It sounds obvious, but you would be surprised at the amount of buzzwords we here. Investors are going to be impressed by your passion for the business — not your knowledge of Silicon Valley slang. It will be obvious if you’re speaking out of your depth. Using acronyms, for example, can sometimes come off as presumptuous if they are not well-known and not explained. Likewise, misusing buzzwords or tech jargon happens often and this will only signal disingenuousness. Speak in terms you know and be yourself.
Be vague or avoid details
Vague pitches are not only less clear but less memorable. Including anecdotes and customer stories will bring life to your pitch and help the company stand out. A common mistake is being overly vague when it’s time to talk about money, which is ironic since that’s really the purpose of the meeting. Investors want to see that you’re being thoughtful about how much money you’re raising and are working backward to that number based on the business’s needs. Being specific will save time, avoid signaling distrust, and demonstrate thoughtfulness.
Failing to address weaknesses will only raise more concern around them. While you shouldn’t lead with weaknesses, proactively pointing them out and demonstrating that you have thought about these and are in a good position to address them will earn points. Ignoring weaknesses will only cause the investor to spend more time digging in on those points and prompt them to draw their own conclusions. This is your opportunity to control that narrative so don’t pass it up!
Deny the competition
It is a rare occasion when a founder will share their actual competitors, so when that happens, it immediately increases trust. Investors will uncover the competition whether you share it with them or not so why not earn some easy brownie points by being forthcoming? This means not just highlighting the household name players in the space, but also new entrants. A common argument founders try to make is “there is no competition.” We know this is never the case — even greenfield opportunities have some competitors. Pointing to indirect competitors or substitutions will demonstrate a deeper understanding of the market than suggesting that none exist.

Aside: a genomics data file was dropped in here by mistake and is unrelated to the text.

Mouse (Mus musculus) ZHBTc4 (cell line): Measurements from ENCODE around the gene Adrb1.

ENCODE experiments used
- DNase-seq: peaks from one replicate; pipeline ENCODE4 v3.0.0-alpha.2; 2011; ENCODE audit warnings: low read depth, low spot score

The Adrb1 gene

Fumble your KPIs
Not knowing basic KPIs is an easy way to reduce credibility right out of the gate. Investors want to know that you are living and breathing the business. Metrics that founders are expected to know include things like run rate, customer count, gross margin %, burn, and retention rate. These metrics don’t need to be up to the minute, but you should know the topline metrics, such as run rate and customer count, from recent months as opposed to last year since they are (hopefully) growing from month to month.
Even though the process can seem daunting, pitching can result in more than just financing for your company. This is an opportunity to broaden your network and bounce ideas off a bunch of smart people.
And remember to have fun with it! Even if a VC passes on your company now, a good first impression could lead to introductions, advice, and maybe even financing down the road.
To keep up with the latest from Alpaca, connect with us on Twitter, Instagram, and LinkedIn @alpacavc, subscribe to our bi-weekly newsletter The Rundown here, or by reaching out directly to [email protected].
Alpaca VC Investment Management LLC is a U.S. Securities and Exchange Commission-registered investment adviser. Alpaca VC Investment Management LLC is committed to diversity and inclusion in the workplace. We prohibit discrimination and harassment of any kind based on race, color, sex, religion, sexual orientation, national origin, disability, genetic information, pregnancy, or any other protected characteristic as outlined by federal, state, or local laws.